Several other recent studies have also demonstrated the antiepileptic potential of PPN. In a rat model of temporal lobe epilepsy, PPN has been shown to be strongly affected by kindling associated functional reorganization of neurocircuitry in the brain;41 whereas, in another study on rats, optogenetic stimulation of PPN during focal limbic seizures led to an increase in cortical gamma activity and a decrease in delta activity.42 Thus, although a few studies have suggested potential role of PPNS in animal models of epilepsy, no direct effect has yet been demonstrated in humans. However, in patients with temporal lobe epilepsy, functional connectivity disturbances have been reported in several structures including the PPN that recovered after successful epilepsy surgery.43
The Novel Concept: The PRED Axis
From the above discussion it is apparent that enhancement/ increase in REMS is associated with an increase in resistance to seizures; conversely, lack/decrease in REMS is associated with an increase in proneness to seizures. Moreover, dissociation of EEG-desynchronization during REMS predisposes the patients to epilepsyas occurring in patients with RBD.21,22 Thus, from the above-cited studies and evidences, the PRED appear to play a significant role in the evolution of epilepsy in humans in an axial manner, which Jaseja conceives as PRED axis (comprising of PRED), something similar to the hypothalamo-pituitary-adrenal (HPA) axis hormonal regulatory system in humans. Disruption at any point in the PRED axis is therefore highly likely to increase proneness/susceptibility to epileptogenesis and cause epilepsy.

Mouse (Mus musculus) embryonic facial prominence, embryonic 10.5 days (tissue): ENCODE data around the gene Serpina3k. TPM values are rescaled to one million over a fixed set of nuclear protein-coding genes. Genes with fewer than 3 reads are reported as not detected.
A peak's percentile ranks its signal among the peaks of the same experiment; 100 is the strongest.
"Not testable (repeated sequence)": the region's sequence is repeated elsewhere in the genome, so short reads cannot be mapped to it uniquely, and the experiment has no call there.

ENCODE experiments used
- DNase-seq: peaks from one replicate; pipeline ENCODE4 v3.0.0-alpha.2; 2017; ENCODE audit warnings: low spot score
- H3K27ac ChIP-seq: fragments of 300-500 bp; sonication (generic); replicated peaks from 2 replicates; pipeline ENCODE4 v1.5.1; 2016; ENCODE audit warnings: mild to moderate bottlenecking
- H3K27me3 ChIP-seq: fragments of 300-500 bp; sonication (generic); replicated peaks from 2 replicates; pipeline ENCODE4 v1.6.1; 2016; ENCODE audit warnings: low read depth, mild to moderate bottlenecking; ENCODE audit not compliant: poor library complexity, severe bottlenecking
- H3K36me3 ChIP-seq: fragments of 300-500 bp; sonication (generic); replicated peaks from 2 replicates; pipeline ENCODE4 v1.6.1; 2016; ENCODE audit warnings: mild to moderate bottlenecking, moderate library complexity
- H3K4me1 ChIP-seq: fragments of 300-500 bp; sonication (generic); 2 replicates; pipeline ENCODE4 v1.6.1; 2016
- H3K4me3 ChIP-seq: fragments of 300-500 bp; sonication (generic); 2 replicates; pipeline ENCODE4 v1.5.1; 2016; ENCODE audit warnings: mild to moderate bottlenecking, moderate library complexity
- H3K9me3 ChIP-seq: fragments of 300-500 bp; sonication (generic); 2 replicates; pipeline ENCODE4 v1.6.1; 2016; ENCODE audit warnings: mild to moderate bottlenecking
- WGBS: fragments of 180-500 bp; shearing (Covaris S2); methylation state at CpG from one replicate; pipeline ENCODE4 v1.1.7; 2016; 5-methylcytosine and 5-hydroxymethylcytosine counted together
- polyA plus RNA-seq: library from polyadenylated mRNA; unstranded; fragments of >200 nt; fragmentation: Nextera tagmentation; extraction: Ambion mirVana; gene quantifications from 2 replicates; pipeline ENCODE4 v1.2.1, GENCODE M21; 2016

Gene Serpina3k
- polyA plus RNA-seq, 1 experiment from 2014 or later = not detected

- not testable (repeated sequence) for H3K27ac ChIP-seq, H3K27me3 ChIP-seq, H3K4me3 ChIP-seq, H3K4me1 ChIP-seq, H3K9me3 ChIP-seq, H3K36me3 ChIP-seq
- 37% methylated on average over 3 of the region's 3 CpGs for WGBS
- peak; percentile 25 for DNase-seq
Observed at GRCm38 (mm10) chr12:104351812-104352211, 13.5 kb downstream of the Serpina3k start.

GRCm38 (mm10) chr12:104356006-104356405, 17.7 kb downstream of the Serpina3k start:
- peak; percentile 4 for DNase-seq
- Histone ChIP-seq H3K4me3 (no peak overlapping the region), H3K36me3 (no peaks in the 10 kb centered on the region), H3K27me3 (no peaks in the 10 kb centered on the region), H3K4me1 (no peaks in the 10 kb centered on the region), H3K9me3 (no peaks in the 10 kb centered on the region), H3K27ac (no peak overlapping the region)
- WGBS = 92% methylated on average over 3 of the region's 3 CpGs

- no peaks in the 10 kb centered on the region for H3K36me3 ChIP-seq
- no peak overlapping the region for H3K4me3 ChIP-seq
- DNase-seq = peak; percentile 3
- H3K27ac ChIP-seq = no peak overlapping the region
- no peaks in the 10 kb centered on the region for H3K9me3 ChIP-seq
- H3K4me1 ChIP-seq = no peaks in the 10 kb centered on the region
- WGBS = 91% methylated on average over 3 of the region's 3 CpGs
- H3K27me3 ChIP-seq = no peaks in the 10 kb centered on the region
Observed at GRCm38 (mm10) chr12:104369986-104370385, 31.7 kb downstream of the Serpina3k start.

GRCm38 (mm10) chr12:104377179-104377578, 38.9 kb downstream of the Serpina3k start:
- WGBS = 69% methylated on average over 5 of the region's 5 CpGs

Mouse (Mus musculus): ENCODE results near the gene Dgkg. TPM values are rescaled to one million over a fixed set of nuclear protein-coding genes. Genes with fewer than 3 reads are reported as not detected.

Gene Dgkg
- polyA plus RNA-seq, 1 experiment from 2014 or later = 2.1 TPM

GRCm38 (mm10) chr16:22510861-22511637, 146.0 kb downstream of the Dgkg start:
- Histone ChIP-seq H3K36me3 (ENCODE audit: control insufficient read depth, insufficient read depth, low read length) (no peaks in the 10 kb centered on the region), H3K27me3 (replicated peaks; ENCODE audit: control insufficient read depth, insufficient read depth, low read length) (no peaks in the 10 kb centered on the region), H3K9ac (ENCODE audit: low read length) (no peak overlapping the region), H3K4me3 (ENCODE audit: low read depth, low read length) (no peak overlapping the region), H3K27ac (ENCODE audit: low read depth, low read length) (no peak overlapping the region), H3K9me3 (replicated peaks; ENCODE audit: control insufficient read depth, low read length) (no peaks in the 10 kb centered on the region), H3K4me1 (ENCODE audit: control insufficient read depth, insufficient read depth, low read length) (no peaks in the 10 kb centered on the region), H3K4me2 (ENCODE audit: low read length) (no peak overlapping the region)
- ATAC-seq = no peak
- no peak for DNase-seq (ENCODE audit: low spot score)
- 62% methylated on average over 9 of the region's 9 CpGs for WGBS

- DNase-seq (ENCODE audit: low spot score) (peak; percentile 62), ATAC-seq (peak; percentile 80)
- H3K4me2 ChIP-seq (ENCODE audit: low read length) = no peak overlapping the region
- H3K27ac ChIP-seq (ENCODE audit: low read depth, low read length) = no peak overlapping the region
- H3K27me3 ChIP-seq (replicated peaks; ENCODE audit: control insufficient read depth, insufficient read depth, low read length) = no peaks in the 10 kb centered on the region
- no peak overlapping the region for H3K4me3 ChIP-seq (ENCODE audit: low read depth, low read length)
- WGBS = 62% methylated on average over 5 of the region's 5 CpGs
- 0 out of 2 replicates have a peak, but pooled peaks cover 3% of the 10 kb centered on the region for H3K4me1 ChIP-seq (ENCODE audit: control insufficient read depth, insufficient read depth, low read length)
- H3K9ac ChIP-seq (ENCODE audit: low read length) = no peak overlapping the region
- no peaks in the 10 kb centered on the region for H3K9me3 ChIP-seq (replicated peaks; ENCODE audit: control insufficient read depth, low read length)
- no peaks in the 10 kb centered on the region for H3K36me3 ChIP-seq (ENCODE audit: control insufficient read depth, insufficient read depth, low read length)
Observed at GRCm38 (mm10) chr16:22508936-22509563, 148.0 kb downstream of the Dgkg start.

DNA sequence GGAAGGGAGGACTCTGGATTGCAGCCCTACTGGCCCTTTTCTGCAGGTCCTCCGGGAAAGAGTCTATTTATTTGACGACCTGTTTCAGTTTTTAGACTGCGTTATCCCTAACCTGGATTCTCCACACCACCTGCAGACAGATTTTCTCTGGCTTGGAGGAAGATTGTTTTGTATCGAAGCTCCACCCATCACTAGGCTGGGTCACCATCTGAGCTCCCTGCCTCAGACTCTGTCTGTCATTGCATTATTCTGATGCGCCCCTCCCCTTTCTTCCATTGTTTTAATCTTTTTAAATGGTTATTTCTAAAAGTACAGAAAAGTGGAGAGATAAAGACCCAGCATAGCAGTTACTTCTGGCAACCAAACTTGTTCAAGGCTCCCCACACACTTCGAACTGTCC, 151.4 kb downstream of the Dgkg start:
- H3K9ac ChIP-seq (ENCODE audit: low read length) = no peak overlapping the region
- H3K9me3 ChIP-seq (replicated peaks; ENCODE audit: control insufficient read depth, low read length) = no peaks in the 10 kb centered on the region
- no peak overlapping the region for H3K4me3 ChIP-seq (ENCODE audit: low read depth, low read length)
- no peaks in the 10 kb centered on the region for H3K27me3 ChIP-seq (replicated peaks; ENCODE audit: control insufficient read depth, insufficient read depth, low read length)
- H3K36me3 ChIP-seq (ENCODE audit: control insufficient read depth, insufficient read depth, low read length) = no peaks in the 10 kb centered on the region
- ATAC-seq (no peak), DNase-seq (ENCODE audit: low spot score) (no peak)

With the current pace of advances in technology for electrical and functional imaging of brain, studying the network abnormalities for epilepsy workup may not be very far in distant. It will not be irrational, therefore, to study and evaluate PRED axis in patients with epilepsy and consider therapeutic amendments if a disruption in the axis is suspected or observed to ensure optimal, effective and early control over seizure occurrence. This will serve as a novel approach towards effective management of epilepsy and even reduce the risk of development of intractability, keeping in view the large incidence of IE, which amounts to as many as 30% of newly diagnosed patients with epilepsy.
The concept of PRED axis though presents a simplistic view of complex network interaction involved in epileptogenesis and epilepsy; nevertheless, it does lend an insight to the understanding of epileptogenesis in humans and can potentially stimulate further in-depth and experimental studies to validate the significance of the axis in the evolution of epilepsy. The existence of PRED axis is basically and essentially hypothetical; it has been presented as a seminal postulation to stimulate further exploration and investigations and well designed studies are strongly recommended. The roles of PRED have been hypothesized to potentially operate in an axial manner akin to HPA axis in endocrinal system in humans, the realization of which can aid in early identification of an epilepsy state and may eventually assist in decreasing the incidence of IE.